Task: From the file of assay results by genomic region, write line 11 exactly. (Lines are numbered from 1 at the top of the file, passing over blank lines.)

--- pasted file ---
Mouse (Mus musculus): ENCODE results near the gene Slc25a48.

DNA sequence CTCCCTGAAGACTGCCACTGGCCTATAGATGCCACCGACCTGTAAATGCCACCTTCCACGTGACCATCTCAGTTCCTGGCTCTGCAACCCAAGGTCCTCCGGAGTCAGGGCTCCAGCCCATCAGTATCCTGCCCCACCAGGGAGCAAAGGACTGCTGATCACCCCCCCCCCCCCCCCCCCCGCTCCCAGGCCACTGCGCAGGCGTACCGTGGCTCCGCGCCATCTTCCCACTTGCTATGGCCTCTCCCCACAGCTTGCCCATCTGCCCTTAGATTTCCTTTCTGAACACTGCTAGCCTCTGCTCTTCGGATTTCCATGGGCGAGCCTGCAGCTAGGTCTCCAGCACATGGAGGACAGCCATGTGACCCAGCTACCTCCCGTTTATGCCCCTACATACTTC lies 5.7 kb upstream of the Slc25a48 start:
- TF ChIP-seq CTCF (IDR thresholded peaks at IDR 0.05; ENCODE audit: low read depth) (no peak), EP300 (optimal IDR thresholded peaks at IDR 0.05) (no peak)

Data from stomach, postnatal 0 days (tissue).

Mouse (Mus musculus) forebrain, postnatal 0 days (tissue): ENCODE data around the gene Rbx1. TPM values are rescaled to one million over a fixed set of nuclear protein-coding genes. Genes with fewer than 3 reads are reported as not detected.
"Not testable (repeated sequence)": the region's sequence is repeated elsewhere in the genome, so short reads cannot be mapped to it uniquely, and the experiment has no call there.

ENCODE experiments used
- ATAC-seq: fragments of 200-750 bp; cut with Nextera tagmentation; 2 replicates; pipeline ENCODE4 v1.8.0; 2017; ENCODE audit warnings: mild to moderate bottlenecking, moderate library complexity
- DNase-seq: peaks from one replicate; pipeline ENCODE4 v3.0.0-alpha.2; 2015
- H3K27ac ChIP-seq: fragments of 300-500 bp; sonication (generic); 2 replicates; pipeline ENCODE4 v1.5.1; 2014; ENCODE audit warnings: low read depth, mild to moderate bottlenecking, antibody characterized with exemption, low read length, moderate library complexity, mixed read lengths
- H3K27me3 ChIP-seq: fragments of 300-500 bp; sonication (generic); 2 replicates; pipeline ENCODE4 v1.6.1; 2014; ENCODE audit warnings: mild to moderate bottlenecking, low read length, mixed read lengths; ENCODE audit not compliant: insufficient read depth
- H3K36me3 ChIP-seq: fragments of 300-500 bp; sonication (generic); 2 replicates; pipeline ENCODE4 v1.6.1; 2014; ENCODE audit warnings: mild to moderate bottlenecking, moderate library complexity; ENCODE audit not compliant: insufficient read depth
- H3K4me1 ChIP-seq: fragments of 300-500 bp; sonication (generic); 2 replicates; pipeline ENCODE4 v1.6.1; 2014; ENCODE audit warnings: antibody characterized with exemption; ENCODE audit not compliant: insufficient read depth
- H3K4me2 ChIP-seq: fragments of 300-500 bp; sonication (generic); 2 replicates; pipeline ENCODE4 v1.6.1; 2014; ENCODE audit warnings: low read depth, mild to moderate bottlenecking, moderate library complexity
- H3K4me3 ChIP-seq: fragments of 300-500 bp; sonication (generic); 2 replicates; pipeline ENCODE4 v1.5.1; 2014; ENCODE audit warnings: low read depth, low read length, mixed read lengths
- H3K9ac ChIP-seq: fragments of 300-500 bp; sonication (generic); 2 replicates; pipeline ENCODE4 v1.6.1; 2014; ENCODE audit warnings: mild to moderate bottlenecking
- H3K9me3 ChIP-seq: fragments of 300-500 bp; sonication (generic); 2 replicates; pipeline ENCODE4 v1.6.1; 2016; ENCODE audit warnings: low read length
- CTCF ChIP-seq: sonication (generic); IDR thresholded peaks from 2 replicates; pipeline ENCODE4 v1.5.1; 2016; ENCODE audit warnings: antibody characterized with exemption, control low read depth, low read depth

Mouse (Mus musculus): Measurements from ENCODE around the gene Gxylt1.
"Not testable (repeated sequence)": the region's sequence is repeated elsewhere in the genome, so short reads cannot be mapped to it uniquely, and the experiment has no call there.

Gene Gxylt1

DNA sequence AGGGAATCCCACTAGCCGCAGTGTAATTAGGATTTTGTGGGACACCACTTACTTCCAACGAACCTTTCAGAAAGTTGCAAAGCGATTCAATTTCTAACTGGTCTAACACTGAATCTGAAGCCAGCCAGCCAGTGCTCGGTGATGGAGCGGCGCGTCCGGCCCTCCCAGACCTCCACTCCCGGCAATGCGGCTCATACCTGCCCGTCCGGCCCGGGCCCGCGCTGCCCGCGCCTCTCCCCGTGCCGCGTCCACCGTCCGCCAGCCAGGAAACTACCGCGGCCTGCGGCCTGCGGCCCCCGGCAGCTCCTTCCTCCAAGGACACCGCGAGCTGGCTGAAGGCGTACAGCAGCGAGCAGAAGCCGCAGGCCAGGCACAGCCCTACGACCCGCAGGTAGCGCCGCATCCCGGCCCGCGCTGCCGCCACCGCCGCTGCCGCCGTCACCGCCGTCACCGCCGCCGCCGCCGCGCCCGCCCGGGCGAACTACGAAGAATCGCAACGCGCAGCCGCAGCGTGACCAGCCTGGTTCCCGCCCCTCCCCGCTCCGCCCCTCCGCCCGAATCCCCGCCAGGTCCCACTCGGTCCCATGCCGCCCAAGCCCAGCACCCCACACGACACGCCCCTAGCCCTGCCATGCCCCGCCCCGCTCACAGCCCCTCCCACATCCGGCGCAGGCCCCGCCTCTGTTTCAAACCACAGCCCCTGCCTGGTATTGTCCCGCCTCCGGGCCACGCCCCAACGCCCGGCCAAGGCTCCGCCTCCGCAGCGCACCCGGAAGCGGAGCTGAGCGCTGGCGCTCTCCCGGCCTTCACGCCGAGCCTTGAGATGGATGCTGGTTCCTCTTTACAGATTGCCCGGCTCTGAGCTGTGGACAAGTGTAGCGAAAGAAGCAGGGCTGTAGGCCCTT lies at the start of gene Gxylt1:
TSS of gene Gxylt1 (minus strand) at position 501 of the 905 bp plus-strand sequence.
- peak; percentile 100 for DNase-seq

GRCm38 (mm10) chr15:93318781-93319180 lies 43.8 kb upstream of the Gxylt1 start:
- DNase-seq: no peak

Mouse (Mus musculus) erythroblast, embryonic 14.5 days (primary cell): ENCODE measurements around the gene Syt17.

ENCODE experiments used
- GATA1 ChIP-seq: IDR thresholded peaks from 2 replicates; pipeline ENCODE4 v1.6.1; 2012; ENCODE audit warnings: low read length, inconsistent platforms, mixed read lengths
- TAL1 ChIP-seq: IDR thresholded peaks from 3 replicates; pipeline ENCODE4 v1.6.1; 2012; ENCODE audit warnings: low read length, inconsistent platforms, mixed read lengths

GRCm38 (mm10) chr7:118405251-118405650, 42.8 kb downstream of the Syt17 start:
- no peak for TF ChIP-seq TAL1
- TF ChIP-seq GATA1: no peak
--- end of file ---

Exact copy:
- H3K27me3 ChIP-seq: fragments of 300-500 bp; sonication (generic); 2 replicates; pipeline ENCODE4 v1.6.1; 2014; ENCODE audit warnings: mild to moderate bottlenecking, low read length, mixed read lengths; ENCODE audit not compliant: insufficient read depth